Paying the minimum amount is a sure-shot recipe for financial disaster. “It was one of the key reasons for people to fall in a debt trap,” said Kulkarni, who is also a retired banker. Take an example of a cardholder who has ₹2 lakh outstanding and the issuer charges an annual percentage rate or APR of 40%. After five years, the cardholder will still have an outstanding balance of ₹72,958, if the person continues paying the minimum amount due.
As more and more people face a cash crunch due to the impact of the covid-19 pandemic in the country in terms of salary and job cuts, the risk of falling into a debt trap is high. There may be credit card debts or other loans that you took care of with your salary till now, but with a pay or job cut, that’s not possible anymore.
If you finding yourself in trouble, you need to have a plan to manage your debt instead of getting overwhelmed by the situation. You need to take stock of how much debt you have and put in a plan in place to pay it off systematically.
If you choose to pay the minimum amount due on credit cards, hoping to clear it once things get better, you will always be at the risk of default. Instead, evaluate your loans. Rank them by the interest rate and also on the outstanding amount.
Remember that there is no one best strategy for you. It will all depend on what works for you. Here are some of the strategies you can use.
It is a classic strategy that most financial planners and debt counsellors advocate. Under this, you need to rank your debt by the interest rate—highest to the lowest. Dedicate more resources to the debt with the highest interest rate, and pay the minimum to settle other debts. Once the debt with the highest loan is cleared off, move on to the next loan in line.
Typically, the interest rate on credit card debt is the highest—the interest rate charged on them can be as high as 43% a year. You should, therefore, pay of the credit cards dues first.
The next target should be pay off personal and consumer durable loans that have an interest rate of up to 24% a year and then the auto loan (9-12%). Once you pay off one debt, immediately allocate the money freed up to the next pile of debt.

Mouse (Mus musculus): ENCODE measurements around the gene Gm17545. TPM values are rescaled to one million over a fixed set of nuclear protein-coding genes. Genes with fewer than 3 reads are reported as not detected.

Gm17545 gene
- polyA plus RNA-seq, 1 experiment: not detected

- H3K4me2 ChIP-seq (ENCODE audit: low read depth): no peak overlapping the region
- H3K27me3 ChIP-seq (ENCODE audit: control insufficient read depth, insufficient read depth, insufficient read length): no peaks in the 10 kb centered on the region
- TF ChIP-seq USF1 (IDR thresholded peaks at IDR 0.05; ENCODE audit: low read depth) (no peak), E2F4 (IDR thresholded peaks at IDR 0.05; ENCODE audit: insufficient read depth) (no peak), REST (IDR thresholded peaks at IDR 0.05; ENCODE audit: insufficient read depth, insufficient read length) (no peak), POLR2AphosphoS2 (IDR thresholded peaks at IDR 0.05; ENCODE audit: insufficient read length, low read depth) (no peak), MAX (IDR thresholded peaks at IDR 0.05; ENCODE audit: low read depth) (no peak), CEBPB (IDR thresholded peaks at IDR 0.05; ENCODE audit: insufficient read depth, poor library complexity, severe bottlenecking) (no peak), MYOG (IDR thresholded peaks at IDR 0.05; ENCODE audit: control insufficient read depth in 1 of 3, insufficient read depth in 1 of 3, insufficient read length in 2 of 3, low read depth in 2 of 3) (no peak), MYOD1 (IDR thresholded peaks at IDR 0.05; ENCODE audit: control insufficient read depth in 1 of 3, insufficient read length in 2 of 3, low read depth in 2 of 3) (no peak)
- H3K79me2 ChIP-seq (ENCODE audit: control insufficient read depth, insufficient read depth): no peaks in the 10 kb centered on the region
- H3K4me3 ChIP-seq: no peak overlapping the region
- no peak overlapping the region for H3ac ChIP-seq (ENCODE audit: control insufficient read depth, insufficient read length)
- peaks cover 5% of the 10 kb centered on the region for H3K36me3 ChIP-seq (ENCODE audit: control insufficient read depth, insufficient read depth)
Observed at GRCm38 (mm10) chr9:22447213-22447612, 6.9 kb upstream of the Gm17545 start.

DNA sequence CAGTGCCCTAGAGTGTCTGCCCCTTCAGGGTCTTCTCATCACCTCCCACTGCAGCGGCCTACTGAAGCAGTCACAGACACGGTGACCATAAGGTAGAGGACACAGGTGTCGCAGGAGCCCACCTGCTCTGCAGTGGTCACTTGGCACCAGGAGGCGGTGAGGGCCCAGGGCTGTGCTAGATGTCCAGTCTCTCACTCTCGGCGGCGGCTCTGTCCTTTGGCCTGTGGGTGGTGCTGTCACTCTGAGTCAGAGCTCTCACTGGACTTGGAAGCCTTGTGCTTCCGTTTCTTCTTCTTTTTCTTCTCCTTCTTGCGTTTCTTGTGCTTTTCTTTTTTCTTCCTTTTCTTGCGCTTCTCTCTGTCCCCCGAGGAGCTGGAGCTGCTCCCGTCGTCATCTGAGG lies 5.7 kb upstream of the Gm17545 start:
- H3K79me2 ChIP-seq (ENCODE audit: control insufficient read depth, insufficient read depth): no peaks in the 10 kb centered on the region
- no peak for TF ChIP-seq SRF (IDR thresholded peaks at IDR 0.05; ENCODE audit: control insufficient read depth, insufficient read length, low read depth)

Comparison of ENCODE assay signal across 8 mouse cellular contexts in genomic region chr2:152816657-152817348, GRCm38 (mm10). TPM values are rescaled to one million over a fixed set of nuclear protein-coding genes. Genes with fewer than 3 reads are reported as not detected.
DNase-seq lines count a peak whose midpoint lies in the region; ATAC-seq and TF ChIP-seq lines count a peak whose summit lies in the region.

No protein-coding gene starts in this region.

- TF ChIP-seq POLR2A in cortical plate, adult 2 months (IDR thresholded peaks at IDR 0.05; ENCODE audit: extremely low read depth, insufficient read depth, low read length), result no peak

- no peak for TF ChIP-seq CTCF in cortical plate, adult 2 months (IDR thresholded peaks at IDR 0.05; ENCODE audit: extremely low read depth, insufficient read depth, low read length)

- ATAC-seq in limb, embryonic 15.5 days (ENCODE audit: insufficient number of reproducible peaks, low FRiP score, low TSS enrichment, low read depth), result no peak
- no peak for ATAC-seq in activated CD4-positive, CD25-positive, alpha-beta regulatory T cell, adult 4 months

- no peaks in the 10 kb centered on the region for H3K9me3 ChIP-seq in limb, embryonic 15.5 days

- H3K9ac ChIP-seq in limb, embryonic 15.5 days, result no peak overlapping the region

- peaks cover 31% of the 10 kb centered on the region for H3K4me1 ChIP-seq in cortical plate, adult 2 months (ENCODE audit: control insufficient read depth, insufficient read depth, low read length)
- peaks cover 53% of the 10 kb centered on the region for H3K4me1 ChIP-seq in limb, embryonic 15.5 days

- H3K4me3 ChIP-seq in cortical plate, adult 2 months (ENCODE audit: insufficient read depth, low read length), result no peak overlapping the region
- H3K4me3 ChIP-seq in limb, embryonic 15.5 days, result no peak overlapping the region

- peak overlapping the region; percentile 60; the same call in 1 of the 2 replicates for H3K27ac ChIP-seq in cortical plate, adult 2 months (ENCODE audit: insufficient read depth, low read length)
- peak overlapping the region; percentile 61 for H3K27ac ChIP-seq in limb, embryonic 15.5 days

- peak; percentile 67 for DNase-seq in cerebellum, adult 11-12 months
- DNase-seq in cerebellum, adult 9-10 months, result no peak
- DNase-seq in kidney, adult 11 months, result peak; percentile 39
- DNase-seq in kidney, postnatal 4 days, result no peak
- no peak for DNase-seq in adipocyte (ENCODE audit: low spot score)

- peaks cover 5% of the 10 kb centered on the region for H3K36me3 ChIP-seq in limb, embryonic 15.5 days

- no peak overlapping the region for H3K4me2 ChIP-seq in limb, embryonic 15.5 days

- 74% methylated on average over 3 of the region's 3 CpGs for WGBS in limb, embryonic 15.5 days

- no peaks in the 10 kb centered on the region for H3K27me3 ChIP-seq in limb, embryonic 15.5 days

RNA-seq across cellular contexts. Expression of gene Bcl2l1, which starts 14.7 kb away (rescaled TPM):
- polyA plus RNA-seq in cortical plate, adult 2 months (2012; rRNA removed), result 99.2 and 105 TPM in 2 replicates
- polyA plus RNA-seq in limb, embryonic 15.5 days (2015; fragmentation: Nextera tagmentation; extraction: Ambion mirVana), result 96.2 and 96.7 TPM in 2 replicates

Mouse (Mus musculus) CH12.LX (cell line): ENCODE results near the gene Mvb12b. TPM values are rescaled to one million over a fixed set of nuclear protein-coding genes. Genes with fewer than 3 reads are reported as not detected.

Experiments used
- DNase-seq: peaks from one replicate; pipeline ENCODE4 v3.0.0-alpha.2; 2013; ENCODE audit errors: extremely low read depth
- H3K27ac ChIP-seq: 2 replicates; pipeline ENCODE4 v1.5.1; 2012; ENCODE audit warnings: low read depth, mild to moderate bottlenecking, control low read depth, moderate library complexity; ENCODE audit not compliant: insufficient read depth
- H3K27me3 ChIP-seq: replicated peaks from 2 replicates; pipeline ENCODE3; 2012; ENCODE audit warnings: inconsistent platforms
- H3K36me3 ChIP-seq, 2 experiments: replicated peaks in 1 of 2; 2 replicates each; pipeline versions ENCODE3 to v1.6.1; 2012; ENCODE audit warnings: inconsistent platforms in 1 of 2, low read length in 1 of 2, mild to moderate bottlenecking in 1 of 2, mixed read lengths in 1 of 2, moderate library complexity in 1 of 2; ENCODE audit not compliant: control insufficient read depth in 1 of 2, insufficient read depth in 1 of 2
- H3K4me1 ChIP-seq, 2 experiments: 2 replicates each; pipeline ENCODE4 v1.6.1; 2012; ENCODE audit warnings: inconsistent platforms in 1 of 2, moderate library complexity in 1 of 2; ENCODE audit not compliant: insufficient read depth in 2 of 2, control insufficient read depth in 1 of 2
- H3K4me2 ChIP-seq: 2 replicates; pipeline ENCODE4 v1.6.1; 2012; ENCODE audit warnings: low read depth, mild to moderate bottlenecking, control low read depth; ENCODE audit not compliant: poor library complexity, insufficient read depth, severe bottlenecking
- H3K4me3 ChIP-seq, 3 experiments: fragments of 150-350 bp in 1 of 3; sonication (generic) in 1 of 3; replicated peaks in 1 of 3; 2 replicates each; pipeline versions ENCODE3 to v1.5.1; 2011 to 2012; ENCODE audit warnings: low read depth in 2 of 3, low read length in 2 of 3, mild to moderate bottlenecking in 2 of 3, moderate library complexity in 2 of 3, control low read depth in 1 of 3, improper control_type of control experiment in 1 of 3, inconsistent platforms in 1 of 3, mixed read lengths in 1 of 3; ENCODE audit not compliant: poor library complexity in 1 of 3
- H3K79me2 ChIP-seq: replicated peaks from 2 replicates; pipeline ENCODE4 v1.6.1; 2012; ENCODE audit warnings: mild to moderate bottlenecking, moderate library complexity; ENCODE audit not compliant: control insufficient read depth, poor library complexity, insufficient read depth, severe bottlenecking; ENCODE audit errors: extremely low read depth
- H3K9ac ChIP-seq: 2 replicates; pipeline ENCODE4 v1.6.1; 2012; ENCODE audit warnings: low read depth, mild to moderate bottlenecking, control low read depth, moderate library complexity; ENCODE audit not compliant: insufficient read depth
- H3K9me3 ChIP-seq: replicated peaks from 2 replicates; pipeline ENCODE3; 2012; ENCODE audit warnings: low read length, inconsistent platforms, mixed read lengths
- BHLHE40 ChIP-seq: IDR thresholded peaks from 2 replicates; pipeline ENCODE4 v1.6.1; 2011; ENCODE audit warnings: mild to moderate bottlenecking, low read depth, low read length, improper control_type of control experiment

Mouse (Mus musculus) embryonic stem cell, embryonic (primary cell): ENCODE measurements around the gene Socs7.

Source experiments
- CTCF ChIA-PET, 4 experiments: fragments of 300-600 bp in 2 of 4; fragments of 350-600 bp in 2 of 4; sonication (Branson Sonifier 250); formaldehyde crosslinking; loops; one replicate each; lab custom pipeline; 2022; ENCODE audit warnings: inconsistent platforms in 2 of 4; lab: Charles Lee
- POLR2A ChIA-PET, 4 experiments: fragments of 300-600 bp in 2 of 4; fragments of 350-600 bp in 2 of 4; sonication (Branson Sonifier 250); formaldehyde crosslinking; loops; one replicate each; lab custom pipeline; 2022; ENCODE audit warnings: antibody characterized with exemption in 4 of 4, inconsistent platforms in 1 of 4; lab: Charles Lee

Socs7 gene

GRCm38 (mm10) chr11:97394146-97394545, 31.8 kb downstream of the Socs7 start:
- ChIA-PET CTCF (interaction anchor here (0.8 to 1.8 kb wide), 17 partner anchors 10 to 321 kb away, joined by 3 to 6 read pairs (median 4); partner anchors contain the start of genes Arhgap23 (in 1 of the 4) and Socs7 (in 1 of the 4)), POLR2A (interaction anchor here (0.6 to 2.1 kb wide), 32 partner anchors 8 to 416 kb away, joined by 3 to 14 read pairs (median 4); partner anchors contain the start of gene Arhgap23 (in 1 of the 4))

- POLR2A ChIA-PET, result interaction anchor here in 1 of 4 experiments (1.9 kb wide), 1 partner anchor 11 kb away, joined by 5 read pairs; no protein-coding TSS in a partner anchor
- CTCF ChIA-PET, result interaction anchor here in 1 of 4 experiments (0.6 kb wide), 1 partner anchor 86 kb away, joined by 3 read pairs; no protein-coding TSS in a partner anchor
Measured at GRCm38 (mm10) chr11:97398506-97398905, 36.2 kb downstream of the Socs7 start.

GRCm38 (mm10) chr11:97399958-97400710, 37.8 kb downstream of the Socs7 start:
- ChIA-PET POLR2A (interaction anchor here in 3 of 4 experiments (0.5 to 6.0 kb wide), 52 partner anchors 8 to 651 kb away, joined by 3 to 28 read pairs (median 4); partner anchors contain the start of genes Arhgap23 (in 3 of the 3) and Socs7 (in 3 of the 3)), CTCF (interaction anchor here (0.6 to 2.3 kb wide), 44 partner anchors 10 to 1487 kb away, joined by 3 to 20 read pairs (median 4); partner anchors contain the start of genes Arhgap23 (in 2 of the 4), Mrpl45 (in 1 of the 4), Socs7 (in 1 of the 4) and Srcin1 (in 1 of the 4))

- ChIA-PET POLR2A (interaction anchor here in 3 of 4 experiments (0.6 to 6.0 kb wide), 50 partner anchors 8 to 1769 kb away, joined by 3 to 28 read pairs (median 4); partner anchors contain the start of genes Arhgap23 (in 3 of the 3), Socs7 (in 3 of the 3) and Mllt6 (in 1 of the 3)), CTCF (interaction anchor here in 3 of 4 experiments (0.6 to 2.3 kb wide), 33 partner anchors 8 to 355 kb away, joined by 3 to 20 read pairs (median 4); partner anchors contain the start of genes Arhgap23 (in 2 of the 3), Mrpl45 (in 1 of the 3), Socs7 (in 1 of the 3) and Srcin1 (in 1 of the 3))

The reason behind paying off the debt with the highest interest rate is simple. “It reduces the interest outgo. Once a person clears the debt with the highest interest rate, he will have more money in hand,” said Melvin Joseph, a Sebi-registered investment adviser and founder of Finvin Financial Planners.
If you want to make every rupee count, the avalanche method works the best. To illustrate why paying highest debt first saves in interest outgo, take the example of a cardholder who has ₹1 lakh outstanding. If he is paying ₹5,000 every month and the issuer is charging 3.3% monthly interest rate, it would take 34 months to finish the debt. The total interest outgo will be ₹66,153. On the other hand, a personal loan of the same amount at an interest rate of 18% will have an EMI of ₹4,992 for two years. The total interest outgo will be ₹19,817.
This strategy focuses on the psychology of debt repayment. You would choose the debt that has the lowest outstanding amount first, irrespective of interest rates. Dedicate most of your resources to repay this loan, while paying the minimum due on other loans. This will give you a sense of progress and will keep you motivated to pay up other debt that has piled up. If you have dues on, say, three credit cards, pay off the debt on the card that has the lowest outstanding. If you have a personal loan that has three-four equated monthly instalments (EMIs) remaining, focus on clearing it before other debt. “This strategy also works as it reduces the number of loans that a borrower needs to handle,” said Kartik Jhaveri, director, Transcend Consulting (India) Pvt. Ltd, a financial planning firm.